Gladwell used an example of this without saying so: The Avianca Flight 52 crash on Long Island. Gladwell relayed the communications in the cockpit and with the controllers for Kennedy Airport, but he never mentioned they were speaking two different languages. The flight crashed because the jet ran out of fuel and the controllers never realized there was an emergency in the first place.
According to a 1990 article in the New York Times:
A captain for Avianca Airlines told Federal investigators today that the company did not train its flight crews to use specific words in asking air traffic controllers for priority treatment when a plane was running out of fuel.
Again, those are international standards that weren't followed, more of a sign of bad training and a bad airline than a bad culture. But it was more than even that, according to the National Transportation Safety Board. The plane crashed because the pilots (a) didn't manage their fuel (b) didn't communicate their situation soon enough (c) failed to follow airline "operational control dispatch system to assist them." And it crashed because the FAA didn't have a standardized understandable terminology for pilots and controllers in the given situation. Also cited was (a) windshear (b) crew fatigue and (c) stress.
In other words, a lot more than culture went into that tragedy.
But one assertion which I'm waiting for the local airline pilot community to confirm -- or deny -- is Gladwell's statement that, "in an emergency, the safest system is one in which the co-pilot does the flying." He suggested that it would be the more senior officer who would be able to decide the best course of action, and monitor the situation, if he wasn't burdened with actually flying.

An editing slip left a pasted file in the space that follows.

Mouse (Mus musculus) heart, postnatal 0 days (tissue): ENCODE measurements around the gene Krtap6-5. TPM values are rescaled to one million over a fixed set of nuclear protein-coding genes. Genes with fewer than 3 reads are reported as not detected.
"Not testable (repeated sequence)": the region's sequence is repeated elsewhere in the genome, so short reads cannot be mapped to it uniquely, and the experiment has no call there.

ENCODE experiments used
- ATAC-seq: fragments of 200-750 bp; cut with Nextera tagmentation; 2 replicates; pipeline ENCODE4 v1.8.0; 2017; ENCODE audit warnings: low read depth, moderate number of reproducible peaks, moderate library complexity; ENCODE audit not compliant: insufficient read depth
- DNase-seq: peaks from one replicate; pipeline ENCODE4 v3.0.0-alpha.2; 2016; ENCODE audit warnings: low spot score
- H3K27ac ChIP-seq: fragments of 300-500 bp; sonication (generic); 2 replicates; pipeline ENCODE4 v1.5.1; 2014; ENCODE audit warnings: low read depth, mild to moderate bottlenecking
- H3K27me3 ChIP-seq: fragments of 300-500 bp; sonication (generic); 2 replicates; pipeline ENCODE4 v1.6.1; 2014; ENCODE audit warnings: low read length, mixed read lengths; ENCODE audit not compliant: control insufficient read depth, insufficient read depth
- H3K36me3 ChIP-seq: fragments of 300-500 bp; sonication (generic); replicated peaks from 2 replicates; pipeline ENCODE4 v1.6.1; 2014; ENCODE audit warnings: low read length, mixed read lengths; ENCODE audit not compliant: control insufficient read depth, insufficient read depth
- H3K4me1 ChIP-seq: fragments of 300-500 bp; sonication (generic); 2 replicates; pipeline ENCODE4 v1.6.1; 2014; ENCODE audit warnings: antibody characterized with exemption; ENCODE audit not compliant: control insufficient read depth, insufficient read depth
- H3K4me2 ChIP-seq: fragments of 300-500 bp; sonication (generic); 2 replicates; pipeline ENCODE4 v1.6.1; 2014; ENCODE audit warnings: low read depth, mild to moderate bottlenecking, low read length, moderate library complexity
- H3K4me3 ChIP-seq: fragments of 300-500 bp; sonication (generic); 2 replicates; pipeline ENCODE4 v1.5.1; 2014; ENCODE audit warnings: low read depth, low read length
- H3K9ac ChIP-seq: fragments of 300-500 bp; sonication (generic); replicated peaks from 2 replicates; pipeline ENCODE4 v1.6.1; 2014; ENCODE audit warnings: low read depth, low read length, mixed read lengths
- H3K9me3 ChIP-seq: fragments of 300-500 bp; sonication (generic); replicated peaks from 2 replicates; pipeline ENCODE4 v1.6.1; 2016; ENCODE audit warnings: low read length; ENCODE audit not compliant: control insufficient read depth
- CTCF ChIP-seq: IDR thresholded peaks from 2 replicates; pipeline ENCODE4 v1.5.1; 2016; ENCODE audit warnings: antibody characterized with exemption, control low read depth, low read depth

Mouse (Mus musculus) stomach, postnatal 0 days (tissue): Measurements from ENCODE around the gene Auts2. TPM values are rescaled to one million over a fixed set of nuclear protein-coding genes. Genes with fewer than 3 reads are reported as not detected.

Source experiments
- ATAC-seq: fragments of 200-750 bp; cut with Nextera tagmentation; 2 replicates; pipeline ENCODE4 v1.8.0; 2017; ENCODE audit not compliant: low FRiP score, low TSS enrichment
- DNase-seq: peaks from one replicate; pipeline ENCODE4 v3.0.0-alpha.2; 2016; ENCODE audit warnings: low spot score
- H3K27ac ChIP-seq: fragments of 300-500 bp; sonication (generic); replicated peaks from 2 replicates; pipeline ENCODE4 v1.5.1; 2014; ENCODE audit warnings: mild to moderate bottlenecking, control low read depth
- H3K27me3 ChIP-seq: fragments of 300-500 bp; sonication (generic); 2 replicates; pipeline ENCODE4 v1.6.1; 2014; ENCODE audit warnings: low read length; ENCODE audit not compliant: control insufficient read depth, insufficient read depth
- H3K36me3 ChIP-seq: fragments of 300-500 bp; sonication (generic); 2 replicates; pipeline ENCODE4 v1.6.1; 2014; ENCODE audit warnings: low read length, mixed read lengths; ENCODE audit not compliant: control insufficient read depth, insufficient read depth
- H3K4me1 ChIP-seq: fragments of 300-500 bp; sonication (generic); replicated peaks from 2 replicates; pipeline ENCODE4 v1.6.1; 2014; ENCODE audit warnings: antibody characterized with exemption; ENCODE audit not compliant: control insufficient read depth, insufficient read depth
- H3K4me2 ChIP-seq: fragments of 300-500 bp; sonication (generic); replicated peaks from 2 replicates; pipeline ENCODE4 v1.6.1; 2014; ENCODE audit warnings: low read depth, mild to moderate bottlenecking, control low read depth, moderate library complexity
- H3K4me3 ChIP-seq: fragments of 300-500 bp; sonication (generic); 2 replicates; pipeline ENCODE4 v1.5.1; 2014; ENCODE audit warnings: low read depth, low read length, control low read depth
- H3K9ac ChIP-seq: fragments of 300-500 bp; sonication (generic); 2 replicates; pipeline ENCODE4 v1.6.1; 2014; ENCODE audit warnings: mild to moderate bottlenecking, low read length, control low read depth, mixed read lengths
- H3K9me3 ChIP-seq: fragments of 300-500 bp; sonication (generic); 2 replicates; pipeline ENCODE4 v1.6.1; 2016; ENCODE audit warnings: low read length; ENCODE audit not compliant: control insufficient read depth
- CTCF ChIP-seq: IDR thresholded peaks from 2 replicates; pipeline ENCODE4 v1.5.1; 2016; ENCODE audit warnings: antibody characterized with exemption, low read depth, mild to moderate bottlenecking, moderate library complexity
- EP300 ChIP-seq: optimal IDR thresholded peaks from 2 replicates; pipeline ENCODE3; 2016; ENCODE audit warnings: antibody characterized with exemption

And it's true that an old axiom in aviation is when there's an emergency, the first thing to do is wind your watch (I told you it was "old"), because that gives you time to think.
But the greatest pilot in the history of aviation may be Al Haynes. He was at the controls of a United DC-10 whe it lost all of its hydraulics. It cartwheeled at the Sioux City airport on landing.
By all accounts, Haynes, his crew, and all passengers should've died. But 185 survived. Why? Haynes talked to and listened to as many pieces of advice as was available to him. It's something Gladwell touched on too briefly. It's called "cockpit resource management," and it's when the pilot and co-pilot are operating on the same page and the junior officer isn't afraid to question the senior officer's decision. (Aside: There's a pilot in Minneapolis who writes a terrific blog, "Blogging at FL250," who touched on the relationship between flying pilots. It's well worth a read.)